• Genetic engineering is not, as proponents claim, an extension of natural plant breeding. While natural breeding takes place only between related kinds of life, genetic engineering happens in a lab, where tissue cultured plant cells undergo a GM gene insertion process that couldn’t happen in nature. This is not in and of itself a bad thing. 
  • One of the problems, say the researchers, is that genetic engineering is imprecise and the results are unpredictable, with mutations changing the nutritional content of food, crop performance, and toxic effects, among other things. Every generation of GMO crops interacts with more organisms, creating more opportunities for unwanted side effects. 
  • GMO technology is becoming more precise, but the authors contend that accidents will always happen and, in any case, plant biotechnologists don’t really know much at all about crop genomes--so inserting genes at a supposedly safe area could still lead to all sorts of side effects. 
  • GMO crops can be toxic in three ways: The genetically modified gene itself (i.e. Bt toxin in insecticidal crops); mutagenic or gene regulatory effects created by the GMO transformation process; and toxic residues created by farming practices (i.e. from the Roundup herbicide used on GMO Roundup Ready crops). 
  • GMO food regulation varies widely by country. In the U.S., the FDA doesn’t have a required GMO food safety assessment process--just a voluntary program for review of GMO foods before they go on the market (not all commercialized GMO food crops have done this). 
  •  Independent GMO crop risk research is hard to come by because, as the report explains, "independent research on GM crop risks is not supported financially--and because industry uses its patent-based control of GM crops to restrict independent research. Research that has been suppressed includes assessments of health and environmental safety and agronomic performance of GM crops." A 2010 licensing agreement between Monsanto and USDA scientists should make it easier to conduct research--but the report explains that it’s still restrictive

What's your stand on GMO?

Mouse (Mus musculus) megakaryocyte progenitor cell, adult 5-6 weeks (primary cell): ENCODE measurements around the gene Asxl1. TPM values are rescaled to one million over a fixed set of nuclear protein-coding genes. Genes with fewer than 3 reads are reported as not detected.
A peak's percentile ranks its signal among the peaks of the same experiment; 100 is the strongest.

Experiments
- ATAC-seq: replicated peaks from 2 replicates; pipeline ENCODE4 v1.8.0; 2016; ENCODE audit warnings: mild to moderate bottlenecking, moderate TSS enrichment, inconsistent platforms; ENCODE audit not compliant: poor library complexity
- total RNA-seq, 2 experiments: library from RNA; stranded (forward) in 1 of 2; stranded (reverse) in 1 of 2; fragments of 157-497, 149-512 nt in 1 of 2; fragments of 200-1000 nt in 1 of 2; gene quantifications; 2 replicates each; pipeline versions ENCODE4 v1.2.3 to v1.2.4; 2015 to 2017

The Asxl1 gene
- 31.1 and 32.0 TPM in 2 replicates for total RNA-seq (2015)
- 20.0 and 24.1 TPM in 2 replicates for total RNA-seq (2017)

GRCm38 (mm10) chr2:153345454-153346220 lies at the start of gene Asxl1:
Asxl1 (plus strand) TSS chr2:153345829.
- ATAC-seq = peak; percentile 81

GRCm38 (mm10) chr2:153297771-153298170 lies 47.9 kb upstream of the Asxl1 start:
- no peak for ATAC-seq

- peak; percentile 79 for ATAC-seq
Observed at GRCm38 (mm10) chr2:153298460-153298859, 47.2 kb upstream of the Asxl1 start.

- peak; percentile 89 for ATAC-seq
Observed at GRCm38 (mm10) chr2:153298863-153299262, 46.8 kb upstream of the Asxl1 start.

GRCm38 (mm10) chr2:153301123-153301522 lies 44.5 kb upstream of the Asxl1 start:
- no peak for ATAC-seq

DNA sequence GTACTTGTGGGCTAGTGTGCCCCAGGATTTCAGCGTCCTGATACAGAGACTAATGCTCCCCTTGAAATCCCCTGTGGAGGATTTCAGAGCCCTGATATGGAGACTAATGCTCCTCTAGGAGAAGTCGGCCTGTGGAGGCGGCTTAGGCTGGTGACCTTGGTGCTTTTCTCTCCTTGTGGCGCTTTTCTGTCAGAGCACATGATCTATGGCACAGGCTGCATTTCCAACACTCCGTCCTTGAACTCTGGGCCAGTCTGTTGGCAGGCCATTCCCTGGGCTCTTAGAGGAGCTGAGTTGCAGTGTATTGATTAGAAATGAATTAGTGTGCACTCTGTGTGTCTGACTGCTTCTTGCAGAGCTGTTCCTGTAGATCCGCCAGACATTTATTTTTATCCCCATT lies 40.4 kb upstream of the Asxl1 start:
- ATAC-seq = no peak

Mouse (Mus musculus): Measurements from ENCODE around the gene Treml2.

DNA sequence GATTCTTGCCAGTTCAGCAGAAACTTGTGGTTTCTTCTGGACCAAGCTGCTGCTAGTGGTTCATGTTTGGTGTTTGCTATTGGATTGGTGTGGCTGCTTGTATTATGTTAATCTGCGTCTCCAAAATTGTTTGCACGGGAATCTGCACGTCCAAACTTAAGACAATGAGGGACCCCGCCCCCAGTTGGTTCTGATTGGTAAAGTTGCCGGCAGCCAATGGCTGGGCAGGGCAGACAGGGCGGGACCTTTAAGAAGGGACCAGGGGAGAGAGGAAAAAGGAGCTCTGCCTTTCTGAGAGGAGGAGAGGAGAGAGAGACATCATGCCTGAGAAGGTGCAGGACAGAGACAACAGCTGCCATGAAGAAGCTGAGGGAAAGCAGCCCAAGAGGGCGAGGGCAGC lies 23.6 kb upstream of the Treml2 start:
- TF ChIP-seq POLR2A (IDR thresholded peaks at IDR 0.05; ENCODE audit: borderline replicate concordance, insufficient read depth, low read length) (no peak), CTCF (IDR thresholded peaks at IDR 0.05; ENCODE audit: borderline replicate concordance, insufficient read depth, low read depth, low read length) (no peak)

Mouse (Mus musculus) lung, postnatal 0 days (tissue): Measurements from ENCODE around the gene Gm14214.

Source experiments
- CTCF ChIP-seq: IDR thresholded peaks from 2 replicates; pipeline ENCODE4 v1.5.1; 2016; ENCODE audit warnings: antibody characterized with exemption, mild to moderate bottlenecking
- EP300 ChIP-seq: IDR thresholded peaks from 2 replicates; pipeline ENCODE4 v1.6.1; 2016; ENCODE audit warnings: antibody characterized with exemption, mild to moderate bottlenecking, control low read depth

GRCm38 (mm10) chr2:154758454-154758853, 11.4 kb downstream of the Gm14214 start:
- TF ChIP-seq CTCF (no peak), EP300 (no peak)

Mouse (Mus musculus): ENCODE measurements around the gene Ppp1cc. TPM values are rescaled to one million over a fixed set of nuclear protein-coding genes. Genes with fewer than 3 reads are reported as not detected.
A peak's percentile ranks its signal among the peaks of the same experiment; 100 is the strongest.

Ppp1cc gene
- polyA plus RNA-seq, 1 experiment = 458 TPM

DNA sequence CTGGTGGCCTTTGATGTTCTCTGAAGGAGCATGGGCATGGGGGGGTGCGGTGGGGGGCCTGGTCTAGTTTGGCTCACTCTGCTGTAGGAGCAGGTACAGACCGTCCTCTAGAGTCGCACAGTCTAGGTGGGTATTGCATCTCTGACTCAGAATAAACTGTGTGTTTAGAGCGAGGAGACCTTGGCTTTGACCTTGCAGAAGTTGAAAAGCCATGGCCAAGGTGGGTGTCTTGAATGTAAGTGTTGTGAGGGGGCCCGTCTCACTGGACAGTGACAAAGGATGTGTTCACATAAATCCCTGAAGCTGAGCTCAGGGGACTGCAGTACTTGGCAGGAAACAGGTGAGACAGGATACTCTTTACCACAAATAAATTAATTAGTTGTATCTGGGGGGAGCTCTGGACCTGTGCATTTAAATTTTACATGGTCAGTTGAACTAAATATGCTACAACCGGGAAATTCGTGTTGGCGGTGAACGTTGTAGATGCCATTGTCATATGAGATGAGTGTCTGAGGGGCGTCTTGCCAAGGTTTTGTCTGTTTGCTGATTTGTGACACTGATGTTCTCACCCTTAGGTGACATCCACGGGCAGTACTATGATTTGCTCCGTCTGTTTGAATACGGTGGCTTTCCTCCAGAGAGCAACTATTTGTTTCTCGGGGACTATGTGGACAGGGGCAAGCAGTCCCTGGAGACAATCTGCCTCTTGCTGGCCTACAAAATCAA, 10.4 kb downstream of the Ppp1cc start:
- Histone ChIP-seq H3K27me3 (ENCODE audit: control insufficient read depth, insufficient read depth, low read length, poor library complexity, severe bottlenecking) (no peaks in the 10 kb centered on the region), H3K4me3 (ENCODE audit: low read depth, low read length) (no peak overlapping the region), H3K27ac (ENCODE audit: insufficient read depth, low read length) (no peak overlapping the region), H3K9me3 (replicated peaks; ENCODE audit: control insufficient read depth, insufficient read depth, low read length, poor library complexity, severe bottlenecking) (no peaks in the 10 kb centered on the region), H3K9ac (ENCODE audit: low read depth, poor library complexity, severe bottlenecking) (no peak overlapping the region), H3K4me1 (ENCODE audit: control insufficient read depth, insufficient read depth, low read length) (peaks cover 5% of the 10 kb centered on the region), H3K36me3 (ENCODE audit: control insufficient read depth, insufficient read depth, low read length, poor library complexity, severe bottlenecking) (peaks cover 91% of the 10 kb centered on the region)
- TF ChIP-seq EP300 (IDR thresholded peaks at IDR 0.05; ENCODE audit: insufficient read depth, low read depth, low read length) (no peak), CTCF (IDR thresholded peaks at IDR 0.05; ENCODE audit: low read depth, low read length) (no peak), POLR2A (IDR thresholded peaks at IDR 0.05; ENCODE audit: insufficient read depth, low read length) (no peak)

Sunday, July 1, 2012

Yamagoya Ramen @ Publika, Solaris Dutamas

Located on level G2 (same level as Rakuzen and Ben's) at Publika, Yamagoya Ramen which opened its doors in April 2012 has garnered quite a good following over the last few months. 
Seasoned Soft Boiled Egg - Never leave the eggs in the kitchen, as there are meant to be served. Even though the eggs were a tad over cooked, nothing can come between our love for eggs, especially well seasoned eggs.
Yamagoya Ramen (RM19) - Yamagoya Ramen was probably the plainest option on the menu, which was nothing more than a twirl of silky soft noodles, bean sprouts, 2 slices of char siu, wood ear fungus and thinly chopped green onions. The char siu was tender and well flavored with a nice salty and intense pork flavor. 
Mukashi Special Ramen (RM24) - This was probably the most popular ramen on the menu, where noodles luxuriated in hot broth, together with seasoned egg, bamboo shoots, char siu, wood ear fungus, seaweed and green onions. The broth was rich and creamy, while the noodles were thin, round and buttery soft. 
Black Garlic Ramen (RM22) - The blackened soup was garlicky and more pungent compared to the milky pork bone soup. The noodles were perfectly toothsome with a touch of nutty garlicky flavor. This was definitely a healthy blend with a different depth of flavors.
Gyoza (RM11) - While we appreciate the wholesome ramen broth, we can't help but to love the gyoza, which completed the meal with another tang. 
Many Asians believe that noodles represent longevity and it is not meant to be cut or bitten half way. So if you are planning to have noodles tonight, make sure you slurp them in one go and try not to choke yourself in the process =)